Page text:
What type of soil do you have? If you have heavy clay you might have to add gypsum to break it up first, but this mulch & dig system works great for any soil type.

    I hope some of this info helps. A few years ago i probably knew even less than you. My knowledge grew in stages and I’ve never stopped experimenting with the things I could grow or how to grow them. The people on ALS are an invaluable source of information and I constantly pick their brains.

    Good luck with your garden!



    We’ve just Natrakelped all our gardens – can highly recommend the product. Been used here for years and it really lifts the plants. Can also be added to worm farm as a bacteriliser for their food, to the compost as an activator on the nitrogen level and even given to stock in their water. Can also be used to presoak seeds before planting and we use it successfully as an inoculant for grain and grasses for green manure crops.

    Natrakelp is Aust Certified Organic too.

    Always dilute it – 100 mls to a water can.

    Just add lots of organic matter to your garden from wherever you can. Feed the soil.

    Set up soil support systems (eg composting, worm farming, green manure crops) as part of your overall garden plan. Don’t just start a vegie patch without thinking about how you are going to feed the soil after harvest for the next crop…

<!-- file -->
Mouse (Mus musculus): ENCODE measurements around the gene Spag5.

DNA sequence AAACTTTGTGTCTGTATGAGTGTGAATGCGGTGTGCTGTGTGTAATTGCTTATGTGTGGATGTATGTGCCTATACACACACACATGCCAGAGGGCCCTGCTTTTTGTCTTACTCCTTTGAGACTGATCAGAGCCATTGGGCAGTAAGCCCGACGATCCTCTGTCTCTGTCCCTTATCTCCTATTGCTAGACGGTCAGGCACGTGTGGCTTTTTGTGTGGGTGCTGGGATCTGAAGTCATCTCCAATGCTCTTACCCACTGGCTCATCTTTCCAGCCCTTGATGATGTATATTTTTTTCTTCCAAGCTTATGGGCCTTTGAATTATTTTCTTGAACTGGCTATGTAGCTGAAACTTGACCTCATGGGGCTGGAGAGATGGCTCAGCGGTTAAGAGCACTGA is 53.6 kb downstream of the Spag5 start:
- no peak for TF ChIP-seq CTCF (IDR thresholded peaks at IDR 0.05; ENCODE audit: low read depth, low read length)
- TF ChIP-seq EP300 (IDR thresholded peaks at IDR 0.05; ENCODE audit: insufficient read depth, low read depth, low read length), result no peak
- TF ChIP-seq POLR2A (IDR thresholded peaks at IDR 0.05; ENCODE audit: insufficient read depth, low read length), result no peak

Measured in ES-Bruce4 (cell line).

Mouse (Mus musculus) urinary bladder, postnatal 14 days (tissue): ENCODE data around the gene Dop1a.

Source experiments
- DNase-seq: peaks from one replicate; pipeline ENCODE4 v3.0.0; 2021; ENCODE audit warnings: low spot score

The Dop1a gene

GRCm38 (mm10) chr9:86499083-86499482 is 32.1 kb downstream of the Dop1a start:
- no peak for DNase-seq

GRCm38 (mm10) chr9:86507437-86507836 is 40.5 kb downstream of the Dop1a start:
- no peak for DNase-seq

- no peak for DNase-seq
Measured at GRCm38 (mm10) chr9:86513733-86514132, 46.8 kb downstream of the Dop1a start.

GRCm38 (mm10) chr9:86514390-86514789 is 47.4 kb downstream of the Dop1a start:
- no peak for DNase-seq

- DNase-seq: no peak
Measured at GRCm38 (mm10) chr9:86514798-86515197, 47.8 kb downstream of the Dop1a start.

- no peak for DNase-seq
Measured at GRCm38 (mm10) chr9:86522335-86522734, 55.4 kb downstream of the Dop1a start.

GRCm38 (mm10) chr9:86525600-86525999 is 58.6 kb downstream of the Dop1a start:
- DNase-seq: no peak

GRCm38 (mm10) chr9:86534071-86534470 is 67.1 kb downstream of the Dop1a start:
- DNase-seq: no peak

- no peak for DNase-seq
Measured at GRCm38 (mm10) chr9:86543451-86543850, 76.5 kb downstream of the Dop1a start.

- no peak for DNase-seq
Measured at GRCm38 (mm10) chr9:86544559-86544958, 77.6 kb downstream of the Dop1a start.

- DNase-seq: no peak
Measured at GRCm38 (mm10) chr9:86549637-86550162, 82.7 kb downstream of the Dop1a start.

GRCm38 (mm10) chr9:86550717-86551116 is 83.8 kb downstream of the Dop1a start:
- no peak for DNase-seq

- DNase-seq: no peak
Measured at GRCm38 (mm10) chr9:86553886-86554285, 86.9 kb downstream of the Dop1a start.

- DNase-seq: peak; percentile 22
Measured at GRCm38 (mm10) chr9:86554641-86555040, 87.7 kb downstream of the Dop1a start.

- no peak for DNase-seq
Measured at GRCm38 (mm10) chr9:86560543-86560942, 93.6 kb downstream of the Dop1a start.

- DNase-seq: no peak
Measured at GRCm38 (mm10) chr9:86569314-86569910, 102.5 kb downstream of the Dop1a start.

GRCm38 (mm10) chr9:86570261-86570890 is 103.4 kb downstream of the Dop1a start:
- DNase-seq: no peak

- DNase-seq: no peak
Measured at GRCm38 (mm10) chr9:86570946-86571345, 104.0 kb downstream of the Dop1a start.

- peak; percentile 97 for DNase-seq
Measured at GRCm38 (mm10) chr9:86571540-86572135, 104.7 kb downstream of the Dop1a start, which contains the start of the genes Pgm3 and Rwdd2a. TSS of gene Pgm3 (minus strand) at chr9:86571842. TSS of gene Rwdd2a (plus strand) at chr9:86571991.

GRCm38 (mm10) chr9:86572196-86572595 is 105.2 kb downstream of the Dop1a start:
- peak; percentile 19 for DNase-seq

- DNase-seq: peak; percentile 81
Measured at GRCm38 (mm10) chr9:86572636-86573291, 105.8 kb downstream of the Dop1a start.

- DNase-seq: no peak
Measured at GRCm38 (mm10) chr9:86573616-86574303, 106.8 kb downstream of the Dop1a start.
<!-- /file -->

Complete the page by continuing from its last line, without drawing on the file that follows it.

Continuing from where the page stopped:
Feed the soil….

    Can’t stress it enough – soil is the most important crop you grow.

    Good luck and remember you can always ask. You’ll get lots of different ideas and opinions (we hardly ever fight ;)) and remember to ensure advice is relevant to your micro climate in your local area.




    Moonshadow wrote:

    At the moment we are fighting a losing battle with possums and a kangaroo in the garden, they eat everything I have tried to grow. So if anyone can recommend a really good protection against them, I would appreciate it.

    Hi Moonshadow and welcome :wave:

    Check out this photo and this one from Islander on Kangaroo Island.

    This is how she has to protect her veg garden…it works too :tup: she says has the only productive backyard garden on the Island!


    Welcome to the site